Search Images Maps Play YouTube News Gmail Drive More »
Sign in
Screen reader users: click this link for accessible mode. Accessible mode has the same essential features but works better with your reader.

Patents

  1. Advanced Patent Search
Publication numberUS8151551 B2
Publication typeGrant
Application numberUS 12/306,329
PCT numberPCT/US2006/039957
Publication dateApr 10, 2012
Filing dateOct 12, 2006
Priority dateOct 12, 2006
Fee statusPaid
Also published asEP2074320A1, EP2074320B1, US8844261, US20090193789, US20120137655, WO2008045070A1
Publication number12306329, 306329, PCT/2006/39957, PCT/US/2006/039957, PCT/US/2006/39957, PCT/US/6/039957, PCT/US/6/39957, PCT/US2006/039957, PCT/US2006/39957, PCT/US2006039957, PCT/US200639957, PCT/US6/039957, PCT/US6/39957, PCT/US6039957, PCT/US639957, US 8151551 B2, US 8151551B2, US-B2-8151551, US8151551 B2, US8151551B2
InventorsEdward B. Pero
Original AssigneeUnited Technologies Corporation
Export CitationBiBTeX, EndNote, RefMan
External Links: USPTO, USPTO Assignment, Espacenet
Variable area fan nozzle thrust reverser
US 8151551 B2
Abstract
A nozzle for use in a gas turbine engine includes nozzle doors coupled with a fan nacelle wherein the nozzle doors move in unison between a plurality of positions to influence a bypass airflow through a fan bypass passage. A linkage connects the nozzle doors and an actuator. A louver section coupled with the linkage moves in unison with the nozzle doors between a plurality of louver positions to direct a portion of the bypass airflow in a selected direction.
Images(5)
Previous page
Next page
Claims(27)
I claim:
1. A nozzle for use in a gas turbine engine, comprising:
a frame supported by a nacelle;
first and second nozzle doors that move in unison between a plurality of positions to influence a bypass airflow through a fan bypass passage, wherein the first and second nozzle doors are pivotally connected to the frame;
a louver section that moves in unison with the nozzle doors between a plurality of louver positions;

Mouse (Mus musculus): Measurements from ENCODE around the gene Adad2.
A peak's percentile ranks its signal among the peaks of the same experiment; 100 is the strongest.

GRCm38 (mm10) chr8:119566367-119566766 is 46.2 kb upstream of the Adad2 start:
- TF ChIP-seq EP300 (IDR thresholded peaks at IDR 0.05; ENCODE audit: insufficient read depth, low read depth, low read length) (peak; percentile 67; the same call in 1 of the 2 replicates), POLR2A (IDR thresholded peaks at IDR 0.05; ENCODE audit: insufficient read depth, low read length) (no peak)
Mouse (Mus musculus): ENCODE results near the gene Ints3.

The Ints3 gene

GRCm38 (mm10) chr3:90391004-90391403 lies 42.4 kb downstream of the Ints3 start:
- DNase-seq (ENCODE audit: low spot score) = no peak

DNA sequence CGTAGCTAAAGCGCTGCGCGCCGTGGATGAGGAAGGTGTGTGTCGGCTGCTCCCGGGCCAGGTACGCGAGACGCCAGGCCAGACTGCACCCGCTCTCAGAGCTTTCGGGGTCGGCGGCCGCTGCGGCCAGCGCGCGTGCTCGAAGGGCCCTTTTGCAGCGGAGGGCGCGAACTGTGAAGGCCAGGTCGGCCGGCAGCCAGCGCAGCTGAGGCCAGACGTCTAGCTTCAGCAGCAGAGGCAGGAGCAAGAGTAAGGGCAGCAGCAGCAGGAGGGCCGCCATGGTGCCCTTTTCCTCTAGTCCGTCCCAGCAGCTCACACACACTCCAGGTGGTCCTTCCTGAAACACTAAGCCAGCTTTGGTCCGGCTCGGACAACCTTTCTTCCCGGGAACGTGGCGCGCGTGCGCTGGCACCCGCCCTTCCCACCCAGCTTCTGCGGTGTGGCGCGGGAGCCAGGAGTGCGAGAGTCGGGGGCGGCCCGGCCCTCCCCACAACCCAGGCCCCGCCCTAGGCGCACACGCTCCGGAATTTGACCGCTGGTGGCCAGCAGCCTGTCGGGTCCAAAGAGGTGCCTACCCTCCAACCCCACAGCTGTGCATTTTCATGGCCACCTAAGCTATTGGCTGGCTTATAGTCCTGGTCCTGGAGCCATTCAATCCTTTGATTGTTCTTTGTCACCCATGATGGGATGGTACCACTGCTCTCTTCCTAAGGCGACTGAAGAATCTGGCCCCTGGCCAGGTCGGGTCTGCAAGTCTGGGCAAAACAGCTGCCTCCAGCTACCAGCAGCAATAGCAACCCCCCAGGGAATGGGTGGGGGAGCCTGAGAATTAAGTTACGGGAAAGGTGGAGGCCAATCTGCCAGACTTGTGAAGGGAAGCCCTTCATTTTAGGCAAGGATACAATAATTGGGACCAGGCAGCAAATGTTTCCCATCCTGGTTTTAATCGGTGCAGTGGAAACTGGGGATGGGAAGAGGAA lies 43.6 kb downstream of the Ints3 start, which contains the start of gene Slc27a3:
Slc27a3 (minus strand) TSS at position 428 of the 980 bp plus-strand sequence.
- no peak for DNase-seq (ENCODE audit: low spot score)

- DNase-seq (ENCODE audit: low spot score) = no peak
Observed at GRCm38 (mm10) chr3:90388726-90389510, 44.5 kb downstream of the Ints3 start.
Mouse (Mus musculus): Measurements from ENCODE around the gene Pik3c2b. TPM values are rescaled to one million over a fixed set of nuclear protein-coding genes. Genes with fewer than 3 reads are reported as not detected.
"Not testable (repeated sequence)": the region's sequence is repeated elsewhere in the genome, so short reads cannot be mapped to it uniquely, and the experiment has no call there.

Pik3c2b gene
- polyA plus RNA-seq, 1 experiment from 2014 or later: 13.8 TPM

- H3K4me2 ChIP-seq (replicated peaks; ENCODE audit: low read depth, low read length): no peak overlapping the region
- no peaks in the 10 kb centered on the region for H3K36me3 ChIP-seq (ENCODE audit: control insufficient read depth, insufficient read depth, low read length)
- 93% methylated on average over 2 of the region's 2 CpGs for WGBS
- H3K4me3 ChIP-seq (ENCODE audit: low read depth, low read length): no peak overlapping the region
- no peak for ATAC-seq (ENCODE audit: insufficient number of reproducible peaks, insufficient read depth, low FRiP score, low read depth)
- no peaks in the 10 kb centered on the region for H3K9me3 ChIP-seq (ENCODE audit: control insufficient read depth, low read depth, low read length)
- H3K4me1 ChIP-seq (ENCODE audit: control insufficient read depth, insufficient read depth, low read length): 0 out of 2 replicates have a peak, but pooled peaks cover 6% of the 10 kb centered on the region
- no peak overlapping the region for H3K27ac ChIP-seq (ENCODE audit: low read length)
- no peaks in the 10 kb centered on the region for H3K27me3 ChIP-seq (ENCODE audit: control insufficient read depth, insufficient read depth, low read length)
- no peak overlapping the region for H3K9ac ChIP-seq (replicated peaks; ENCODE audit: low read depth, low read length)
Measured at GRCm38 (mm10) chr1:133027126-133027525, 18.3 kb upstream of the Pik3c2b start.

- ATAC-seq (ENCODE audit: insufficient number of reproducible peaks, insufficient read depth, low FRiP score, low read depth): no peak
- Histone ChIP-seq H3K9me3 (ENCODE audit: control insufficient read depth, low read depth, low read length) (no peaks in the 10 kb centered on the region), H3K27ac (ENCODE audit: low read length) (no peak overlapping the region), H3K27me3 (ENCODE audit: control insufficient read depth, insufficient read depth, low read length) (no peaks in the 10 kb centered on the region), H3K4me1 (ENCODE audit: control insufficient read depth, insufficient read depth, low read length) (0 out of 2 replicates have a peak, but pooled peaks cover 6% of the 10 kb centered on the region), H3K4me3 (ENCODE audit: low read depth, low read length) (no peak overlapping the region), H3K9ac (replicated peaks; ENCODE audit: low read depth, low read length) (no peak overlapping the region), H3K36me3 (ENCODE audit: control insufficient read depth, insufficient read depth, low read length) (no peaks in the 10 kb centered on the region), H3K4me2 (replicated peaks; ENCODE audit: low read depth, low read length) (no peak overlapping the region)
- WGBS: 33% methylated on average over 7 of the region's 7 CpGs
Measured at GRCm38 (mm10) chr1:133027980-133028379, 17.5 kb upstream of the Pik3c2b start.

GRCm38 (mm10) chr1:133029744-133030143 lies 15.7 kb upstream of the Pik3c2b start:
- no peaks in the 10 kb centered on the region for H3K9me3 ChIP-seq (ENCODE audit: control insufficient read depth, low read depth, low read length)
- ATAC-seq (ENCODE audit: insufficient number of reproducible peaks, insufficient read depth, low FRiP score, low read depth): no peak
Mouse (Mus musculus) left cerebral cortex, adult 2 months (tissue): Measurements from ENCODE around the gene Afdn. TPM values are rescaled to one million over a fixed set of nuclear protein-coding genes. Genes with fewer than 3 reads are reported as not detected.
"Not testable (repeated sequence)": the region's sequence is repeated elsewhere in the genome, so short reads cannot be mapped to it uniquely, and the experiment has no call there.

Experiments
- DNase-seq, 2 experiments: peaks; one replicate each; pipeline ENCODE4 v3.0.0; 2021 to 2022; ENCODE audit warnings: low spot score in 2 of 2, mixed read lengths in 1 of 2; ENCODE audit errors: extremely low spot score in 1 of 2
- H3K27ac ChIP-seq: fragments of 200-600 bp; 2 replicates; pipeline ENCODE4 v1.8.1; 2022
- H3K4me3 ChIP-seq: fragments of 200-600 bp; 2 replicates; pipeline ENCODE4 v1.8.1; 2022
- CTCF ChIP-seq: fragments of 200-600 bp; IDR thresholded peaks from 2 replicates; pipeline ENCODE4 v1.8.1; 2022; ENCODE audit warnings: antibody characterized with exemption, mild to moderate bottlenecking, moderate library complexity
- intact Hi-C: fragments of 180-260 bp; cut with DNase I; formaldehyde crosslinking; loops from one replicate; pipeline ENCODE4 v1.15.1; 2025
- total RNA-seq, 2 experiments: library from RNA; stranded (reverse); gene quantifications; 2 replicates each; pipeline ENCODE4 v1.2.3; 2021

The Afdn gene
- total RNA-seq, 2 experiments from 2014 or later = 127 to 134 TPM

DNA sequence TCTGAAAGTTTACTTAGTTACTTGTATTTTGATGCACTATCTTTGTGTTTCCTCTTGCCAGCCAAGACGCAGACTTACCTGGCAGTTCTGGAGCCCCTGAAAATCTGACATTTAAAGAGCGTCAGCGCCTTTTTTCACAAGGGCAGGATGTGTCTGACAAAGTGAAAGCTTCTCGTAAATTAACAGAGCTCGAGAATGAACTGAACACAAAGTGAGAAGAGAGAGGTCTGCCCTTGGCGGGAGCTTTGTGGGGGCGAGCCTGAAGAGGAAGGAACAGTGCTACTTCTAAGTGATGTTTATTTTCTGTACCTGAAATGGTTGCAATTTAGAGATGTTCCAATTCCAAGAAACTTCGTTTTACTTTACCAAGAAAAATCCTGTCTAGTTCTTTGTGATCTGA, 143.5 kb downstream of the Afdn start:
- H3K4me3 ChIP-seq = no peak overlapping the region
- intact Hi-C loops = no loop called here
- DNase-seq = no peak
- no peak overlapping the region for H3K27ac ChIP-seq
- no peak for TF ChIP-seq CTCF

a linkage connecting the nozzle doors and the louver section; and
an actuator coupled with the linkage, wherein the actuator is selectively operative to move the nozzle doors and the louver section in unison using the linkage and the actuator is disposed downstream of a portion of the frame.
2. The nozzle as recited in claim 1, wherein the first nozzle door is radially outwards of the second nozzle door relative to an engine centerline axis.
3. The nozzle as recited in claim 1, wherein the linkage includes a link that is slidably connected to each of the nozzle doors.
4. The nozzle as recited in claim 1, wherein the linkage includes a link having a first linear section that extends in a first lengthwise direction and a second linear section that extends in a second lengthwise direction that is transverse to the first lengthwise direction.
5. The nozzle as recited in claim 1, wherein each of the nozzle doors are moveable about a pivot point.
6. The nozzle as recited in claim 1, wherein the linkage includes a first link and a second link, the first link is pivotally connected to the frame and the second link is pivotally connected to the first link and the actuator.
7. The nozzle as recited in claim 1, wherein the louver section includes a plurality of louvers that are pivotally connected to the frame.
8. The nozzle as recited in claim 1, wherein the first and second nozzle doors each include a slot that slidably receives a portion of the linkage.
9. A nozzle for use in a gas turbine engine, comprising:
first and second nozzle doors that move in unison between a plurality of positions to influence a bypass airflow through a fan bypass passage;
a louver section that moves in unison with the nozzle doors between a plurality of louver positions
a linkage connecting the nozzle doors and the louver section, wherein the linkage includes a link that is slidably connected to each of the nozzle doors, and the linkage includes another link having one end that is pivotally connected with the link and another end that is pivotally connected with the actuator; and
an actuator coupled with the linkage, wherein the actuator is selectively operative to move the nozzle doors and the louver section in unison using the linkage.
10. A nozzle for use in a gas turbine engine, comprising: